There are essentially 3 tiers of mortgage rates.

Tier 1: - Tier 1 does not mean the best, just the first one to discuss - These are your ultra-low rates you see commonly advertised online - We don't recommend them. They are heavily restricted (as mentioned previously) - No back-end systems to view your mortgage

Tier 2: - Commonly known as broker wholesale lenders - Great rates, no restrictions with maximum pre-payment options - More advanced back-end systems to view your mortgage - LOC options available but rare

Tier 3: - Enter the big banks. Rates are often a little higher or at par with Tier 2 - Pre-payment options are the same or less than Tier 2 - Collateral mortgages are common here - Most advanced back-end systems - IRD penalties (on fixed rates) are at the highest level. Sometimes 3 times higher than Tier 2 - Have LOC options with pretty much every lender here

IRDs (interest rate differentials) are the big banks way of getting more money out of you. We honestly don’t understand how their penalty calculations are legal. They shouldn't be. Always err on the side of caution when selecting a fixed rate product and know who has high IRD’s because they can be disturbingly expensive. In many cases, you don’t be able to cancel your mortgage or sell your house.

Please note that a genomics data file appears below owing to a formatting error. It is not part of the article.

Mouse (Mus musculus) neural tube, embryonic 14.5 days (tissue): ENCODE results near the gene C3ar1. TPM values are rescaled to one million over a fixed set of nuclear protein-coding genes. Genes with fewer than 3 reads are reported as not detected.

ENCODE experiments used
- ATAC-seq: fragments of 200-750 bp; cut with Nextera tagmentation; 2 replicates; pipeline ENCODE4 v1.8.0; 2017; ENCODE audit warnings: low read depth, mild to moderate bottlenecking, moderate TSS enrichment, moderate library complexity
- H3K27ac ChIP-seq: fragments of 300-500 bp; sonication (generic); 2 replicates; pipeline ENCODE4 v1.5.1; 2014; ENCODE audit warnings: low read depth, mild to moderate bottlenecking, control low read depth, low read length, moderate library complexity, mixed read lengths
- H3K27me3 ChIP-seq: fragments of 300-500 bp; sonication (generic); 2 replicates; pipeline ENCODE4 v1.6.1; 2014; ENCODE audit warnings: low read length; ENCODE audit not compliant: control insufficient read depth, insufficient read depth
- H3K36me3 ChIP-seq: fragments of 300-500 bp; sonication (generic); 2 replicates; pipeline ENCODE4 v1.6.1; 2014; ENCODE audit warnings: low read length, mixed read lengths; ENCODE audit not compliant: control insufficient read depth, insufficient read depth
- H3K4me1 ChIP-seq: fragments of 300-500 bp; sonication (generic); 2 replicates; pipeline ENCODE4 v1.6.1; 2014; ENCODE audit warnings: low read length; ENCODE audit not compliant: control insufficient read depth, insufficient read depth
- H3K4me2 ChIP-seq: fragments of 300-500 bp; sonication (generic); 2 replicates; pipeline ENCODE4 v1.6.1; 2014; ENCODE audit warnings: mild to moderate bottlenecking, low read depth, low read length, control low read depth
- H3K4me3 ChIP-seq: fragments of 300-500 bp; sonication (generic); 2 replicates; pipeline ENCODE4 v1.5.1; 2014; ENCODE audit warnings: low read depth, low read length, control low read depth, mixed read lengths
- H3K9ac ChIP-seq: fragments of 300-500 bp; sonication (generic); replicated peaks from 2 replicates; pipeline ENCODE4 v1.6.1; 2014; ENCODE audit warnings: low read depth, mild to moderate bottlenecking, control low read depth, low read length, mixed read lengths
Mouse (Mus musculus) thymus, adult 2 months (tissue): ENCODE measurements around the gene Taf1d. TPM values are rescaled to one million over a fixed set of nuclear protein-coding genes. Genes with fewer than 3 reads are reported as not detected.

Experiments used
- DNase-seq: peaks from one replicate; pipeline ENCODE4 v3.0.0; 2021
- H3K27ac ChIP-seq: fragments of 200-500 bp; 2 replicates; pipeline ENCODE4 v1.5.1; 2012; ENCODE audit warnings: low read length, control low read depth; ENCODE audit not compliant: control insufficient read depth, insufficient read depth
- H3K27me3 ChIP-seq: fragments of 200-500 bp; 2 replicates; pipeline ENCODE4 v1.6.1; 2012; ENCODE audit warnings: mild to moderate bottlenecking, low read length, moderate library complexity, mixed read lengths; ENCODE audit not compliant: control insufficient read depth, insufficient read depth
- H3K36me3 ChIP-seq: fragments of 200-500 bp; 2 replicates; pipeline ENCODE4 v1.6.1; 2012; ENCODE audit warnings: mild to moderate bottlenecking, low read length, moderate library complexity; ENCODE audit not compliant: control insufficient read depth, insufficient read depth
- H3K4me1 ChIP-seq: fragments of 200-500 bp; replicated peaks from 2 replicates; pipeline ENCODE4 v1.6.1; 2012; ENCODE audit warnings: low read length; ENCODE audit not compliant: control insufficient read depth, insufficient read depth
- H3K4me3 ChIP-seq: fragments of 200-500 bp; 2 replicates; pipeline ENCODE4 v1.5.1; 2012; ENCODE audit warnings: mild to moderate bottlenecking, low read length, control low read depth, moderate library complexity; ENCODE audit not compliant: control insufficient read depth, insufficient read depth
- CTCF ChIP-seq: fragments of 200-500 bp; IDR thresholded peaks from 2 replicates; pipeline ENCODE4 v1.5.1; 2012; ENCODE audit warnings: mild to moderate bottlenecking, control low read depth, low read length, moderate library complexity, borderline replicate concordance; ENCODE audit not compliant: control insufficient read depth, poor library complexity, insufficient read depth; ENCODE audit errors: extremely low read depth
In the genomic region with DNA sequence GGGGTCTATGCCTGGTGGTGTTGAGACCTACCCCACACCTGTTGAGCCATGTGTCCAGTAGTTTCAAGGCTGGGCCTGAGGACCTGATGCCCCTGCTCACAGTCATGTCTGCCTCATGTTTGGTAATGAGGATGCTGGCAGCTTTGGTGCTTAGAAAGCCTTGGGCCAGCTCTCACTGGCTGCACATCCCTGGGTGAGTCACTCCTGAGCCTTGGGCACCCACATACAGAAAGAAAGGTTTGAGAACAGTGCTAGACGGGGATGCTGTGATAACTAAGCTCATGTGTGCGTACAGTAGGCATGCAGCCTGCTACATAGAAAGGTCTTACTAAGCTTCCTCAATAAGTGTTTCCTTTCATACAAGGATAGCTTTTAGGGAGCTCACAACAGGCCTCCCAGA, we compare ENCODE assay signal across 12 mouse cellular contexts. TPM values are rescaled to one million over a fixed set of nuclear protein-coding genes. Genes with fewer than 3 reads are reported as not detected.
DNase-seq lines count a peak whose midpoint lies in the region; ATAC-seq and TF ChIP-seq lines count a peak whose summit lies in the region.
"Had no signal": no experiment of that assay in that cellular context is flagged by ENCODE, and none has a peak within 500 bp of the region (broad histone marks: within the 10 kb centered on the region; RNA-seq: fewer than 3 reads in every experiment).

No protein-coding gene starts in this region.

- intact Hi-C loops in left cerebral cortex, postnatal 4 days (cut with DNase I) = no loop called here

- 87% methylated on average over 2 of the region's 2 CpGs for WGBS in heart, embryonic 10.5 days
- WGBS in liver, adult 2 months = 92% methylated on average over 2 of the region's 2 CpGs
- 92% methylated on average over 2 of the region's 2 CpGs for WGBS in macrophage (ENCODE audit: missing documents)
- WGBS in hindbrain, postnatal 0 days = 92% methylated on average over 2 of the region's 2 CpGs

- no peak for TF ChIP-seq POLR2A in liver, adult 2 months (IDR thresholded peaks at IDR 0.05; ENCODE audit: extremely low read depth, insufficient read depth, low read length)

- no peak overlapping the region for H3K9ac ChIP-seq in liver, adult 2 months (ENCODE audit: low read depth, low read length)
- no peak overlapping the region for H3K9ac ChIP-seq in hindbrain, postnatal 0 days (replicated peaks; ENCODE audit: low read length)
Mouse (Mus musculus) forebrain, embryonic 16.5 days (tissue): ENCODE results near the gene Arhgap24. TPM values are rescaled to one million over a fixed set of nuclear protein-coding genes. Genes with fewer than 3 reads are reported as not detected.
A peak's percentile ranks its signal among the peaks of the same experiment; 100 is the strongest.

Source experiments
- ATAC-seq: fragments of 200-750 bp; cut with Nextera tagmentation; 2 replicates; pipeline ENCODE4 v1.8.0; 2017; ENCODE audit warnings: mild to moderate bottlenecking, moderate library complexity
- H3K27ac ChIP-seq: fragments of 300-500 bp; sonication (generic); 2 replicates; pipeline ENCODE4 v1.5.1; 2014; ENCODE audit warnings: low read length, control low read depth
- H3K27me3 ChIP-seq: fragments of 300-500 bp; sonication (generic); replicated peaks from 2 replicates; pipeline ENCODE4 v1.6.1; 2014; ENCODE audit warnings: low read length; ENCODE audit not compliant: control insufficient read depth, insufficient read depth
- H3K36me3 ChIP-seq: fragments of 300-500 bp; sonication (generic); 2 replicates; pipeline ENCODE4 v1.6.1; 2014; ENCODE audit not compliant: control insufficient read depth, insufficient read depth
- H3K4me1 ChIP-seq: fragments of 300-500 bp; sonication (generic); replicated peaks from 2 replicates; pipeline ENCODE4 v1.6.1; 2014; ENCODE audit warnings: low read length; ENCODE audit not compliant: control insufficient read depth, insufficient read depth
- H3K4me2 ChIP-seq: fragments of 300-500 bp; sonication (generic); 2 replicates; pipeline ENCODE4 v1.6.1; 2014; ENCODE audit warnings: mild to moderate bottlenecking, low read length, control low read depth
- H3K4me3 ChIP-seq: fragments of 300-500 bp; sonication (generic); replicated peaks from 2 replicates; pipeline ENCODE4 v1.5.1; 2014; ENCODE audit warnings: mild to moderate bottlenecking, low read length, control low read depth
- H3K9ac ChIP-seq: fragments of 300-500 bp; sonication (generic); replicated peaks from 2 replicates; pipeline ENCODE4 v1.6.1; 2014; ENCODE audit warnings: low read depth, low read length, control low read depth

To choose Fixed or VRM: the great debate. First off, fixed rate mortgages allow you to sleep better at night with a fixed / frozen rate. However, they are generally more expensive. Historically speaking, the variable rate mortgage (VRM) out preforms the fixed when it comes to interest rate savings. That’s over the past 30 years but it doesn’t mean it’s the best option for the next 5 years.

A huge benefit to the VRM is you can generally lock in at any time (convertible mortgage). The penalty to cancel a VRM (prior to locking in) is only a 3 month interest penalty, so this is by far the most flexible closed mortgage.

Fixed rates are dictated by the bond yield. Watch it live here: http://www.investing.com/rates-bonds/canada-5-year-bond-yield</a>

Variable rate mortgages are dictated by the Bank of Canada’s (BoC) overnight lending rate. This is essentially the rate banks use to decide how they are going to set their Prime rate. VRM’s are generally plus or minus Prime.

Lenders basically get wholesale funds and generally jack up 1-2% to earn revenue from you, the borrower. Too bad we can’t get these wholesale funds but they buy them in bulk!

Side note: Please understand that the rate you have today could be much higher at renewal. Just because you paid your mortgage down doesn't mean at renewal your payment decreases. Plan ahead and think into the future. Protect yourself from payment shock!